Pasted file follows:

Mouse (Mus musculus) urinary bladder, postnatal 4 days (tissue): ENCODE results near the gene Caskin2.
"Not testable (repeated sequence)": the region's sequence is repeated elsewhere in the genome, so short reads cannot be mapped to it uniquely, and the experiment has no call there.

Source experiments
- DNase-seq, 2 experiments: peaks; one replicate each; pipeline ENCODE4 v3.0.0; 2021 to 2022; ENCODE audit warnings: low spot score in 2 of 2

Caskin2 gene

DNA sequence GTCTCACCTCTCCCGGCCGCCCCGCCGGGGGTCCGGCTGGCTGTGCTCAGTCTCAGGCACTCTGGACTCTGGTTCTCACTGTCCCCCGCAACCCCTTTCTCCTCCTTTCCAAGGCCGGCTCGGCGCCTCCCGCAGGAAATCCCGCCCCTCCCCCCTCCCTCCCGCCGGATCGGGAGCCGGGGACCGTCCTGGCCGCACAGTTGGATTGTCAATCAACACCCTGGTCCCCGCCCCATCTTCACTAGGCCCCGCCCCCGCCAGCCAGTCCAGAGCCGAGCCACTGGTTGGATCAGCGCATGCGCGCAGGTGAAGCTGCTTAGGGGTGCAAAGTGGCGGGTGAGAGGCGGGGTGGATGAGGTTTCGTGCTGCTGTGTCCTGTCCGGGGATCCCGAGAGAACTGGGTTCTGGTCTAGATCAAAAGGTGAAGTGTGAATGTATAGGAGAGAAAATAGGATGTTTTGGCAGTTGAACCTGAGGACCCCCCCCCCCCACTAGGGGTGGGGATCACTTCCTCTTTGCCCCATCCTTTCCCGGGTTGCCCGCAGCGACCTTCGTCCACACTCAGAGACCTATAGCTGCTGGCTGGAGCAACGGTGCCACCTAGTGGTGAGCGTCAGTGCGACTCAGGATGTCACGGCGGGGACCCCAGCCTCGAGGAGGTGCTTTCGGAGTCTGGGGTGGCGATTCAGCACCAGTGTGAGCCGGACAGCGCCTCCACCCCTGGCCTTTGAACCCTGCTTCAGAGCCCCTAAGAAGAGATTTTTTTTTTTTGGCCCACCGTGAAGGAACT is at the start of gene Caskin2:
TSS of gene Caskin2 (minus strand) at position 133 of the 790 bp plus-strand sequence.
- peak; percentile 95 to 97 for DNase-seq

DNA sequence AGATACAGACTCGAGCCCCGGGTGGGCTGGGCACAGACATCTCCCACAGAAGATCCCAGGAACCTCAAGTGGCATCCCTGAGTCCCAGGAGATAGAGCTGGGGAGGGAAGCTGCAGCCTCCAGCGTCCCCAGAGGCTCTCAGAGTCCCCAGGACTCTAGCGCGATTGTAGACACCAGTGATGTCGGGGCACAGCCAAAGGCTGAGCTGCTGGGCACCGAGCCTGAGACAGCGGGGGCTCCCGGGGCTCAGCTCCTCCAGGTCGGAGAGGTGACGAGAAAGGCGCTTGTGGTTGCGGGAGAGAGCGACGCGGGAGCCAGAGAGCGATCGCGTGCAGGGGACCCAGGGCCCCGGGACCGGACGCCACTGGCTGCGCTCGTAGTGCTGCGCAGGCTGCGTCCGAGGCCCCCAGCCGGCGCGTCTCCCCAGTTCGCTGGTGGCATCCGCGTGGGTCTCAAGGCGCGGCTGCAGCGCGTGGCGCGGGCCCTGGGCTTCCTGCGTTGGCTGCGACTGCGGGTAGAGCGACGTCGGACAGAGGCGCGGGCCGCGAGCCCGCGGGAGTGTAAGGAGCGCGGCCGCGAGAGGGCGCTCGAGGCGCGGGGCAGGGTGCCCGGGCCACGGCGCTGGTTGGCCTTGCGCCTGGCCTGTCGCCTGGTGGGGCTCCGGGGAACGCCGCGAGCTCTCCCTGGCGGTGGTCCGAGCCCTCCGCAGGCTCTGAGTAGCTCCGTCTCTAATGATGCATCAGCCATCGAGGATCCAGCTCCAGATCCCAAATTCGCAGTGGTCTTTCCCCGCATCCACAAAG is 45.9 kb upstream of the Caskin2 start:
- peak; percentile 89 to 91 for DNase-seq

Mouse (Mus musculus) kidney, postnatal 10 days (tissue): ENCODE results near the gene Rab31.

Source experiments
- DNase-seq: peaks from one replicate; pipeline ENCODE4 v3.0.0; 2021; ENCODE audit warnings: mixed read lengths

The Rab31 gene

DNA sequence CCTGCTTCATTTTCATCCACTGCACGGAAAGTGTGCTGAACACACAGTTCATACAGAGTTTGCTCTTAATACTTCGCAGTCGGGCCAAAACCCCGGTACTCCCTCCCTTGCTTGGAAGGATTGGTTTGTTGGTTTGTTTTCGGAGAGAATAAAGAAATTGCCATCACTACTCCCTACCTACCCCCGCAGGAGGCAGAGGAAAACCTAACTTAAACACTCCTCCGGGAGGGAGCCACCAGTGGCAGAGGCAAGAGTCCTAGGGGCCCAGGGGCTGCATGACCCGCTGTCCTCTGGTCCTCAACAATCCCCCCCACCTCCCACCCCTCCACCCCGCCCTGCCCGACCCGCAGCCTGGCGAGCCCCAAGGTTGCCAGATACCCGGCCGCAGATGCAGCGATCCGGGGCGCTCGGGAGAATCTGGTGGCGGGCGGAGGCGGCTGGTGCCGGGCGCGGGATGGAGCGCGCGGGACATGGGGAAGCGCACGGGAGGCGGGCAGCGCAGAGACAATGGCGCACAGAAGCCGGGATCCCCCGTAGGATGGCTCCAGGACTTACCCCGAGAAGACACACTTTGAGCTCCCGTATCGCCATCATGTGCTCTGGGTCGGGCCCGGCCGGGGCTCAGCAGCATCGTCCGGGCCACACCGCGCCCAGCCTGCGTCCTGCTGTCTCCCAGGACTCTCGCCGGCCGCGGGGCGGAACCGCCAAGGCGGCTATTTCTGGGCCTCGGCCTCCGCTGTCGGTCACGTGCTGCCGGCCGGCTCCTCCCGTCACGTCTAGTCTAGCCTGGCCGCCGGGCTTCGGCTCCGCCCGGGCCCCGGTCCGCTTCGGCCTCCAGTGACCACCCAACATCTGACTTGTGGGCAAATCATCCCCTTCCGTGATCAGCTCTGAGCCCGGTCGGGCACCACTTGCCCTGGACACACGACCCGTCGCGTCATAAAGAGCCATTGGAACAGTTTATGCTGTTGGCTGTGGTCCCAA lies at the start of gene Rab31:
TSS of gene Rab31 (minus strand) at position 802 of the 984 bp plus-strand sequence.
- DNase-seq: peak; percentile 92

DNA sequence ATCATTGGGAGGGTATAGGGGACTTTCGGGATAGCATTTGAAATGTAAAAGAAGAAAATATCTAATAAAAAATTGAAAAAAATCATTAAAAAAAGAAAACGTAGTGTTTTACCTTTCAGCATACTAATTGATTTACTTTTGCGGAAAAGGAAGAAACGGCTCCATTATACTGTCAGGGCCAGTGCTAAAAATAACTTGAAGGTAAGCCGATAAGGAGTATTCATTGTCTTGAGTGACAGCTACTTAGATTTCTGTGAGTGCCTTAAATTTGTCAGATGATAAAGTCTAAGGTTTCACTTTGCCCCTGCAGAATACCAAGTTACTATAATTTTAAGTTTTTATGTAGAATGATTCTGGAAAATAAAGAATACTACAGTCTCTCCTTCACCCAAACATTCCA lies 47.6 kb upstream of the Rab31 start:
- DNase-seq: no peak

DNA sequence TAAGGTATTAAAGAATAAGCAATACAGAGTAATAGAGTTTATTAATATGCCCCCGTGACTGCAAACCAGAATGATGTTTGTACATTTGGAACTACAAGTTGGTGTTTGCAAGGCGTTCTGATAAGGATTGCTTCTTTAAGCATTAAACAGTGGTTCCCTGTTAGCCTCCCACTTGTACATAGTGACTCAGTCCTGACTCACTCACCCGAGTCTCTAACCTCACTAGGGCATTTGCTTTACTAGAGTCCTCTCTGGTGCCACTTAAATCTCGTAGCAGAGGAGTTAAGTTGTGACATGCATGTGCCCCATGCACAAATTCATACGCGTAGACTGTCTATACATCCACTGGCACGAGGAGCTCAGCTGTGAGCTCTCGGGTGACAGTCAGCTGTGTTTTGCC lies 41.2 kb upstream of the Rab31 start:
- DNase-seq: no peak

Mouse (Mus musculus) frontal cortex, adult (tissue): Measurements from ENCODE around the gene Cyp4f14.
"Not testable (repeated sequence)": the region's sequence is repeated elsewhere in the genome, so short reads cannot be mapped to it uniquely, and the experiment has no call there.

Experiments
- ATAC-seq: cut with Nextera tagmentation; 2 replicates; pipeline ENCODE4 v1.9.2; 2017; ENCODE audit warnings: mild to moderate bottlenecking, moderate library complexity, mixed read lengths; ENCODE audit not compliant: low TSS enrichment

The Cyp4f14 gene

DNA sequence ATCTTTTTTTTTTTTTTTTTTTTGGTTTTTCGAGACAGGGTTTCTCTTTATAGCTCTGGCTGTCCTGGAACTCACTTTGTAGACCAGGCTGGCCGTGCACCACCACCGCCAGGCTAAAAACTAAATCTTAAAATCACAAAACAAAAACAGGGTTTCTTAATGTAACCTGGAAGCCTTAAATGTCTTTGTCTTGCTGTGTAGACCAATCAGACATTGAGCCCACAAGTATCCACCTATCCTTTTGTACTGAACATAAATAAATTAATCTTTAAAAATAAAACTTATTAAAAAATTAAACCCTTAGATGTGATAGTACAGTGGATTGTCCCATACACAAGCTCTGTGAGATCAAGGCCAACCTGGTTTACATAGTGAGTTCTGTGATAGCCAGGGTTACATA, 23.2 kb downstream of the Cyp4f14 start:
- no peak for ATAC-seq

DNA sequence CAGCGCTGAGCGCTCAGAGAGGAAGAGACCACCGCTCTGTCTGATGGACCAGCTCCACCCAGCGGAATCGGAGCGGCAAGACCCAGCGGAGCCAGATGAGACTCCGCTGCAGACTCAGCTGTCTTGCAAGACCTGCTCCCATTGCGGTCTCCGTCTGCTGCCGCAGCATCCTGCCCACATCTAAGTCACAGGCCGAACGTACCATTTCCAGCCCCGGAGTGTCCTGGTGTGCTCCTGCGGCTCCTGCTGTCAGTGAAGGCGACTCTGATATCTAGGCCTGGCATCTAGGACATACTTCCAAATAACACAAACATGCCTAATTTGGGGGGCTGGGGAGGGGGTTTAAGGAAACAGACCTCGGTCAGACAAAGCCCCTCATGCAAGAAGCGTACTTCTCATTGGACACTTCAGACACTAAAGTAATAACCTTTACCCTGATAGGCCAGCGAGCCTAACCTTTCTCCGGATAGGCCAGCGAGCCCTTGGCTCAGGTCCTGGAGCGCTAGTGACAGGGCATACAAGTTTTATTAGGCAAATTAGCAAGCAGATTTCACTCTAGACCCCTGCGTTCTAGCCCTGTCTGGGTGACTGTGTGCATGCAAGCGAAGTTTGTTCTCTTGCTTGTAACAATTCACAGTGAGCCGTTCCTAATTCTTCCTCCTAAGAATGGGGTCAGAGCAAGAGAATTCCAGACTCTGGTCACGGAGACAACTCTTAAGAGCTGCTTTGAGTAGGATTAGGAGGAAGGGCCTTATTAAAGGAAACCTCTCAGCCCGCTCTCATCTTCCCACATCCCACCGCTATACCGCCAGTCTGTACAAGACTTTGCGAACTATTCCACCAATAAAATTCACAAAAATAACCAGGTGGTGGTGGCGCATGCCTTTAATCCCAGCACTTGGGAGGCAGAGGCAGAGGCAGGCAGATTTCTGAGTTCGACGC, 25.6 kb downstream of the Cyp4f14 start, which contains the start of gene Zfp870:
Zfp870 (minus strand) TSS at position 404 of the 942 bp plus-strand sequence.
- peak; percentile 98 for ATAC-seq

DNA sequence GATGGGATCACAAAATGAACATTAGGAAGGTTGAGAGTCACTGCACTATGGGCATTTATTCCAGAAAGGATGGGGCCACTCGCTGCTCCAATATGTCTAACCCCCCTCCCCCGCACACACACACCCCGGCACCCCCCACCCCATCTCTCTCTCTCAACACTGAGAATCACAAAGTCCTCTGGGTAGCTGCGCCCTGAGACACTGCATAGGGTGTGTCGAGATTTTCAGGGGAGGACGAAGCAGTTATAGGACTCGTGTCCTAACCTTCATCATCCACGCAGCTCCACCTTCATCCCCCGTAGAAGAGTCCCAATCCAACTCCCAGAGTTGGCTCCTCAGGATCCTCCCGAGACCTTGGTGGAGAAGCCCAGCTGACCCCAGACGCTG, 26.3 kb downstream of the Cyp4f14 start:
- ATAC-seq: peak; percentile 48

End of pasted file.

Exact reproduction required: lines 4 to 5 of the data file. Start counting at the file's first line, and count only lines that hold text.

- DNase-seq, 2 experiments: peaks; one replicate each; pipeline ENCODE4 v3.0.0; 2021 to 2022; ENCODE audit warnings: low spot score in 2 of 2

Caskin2 gene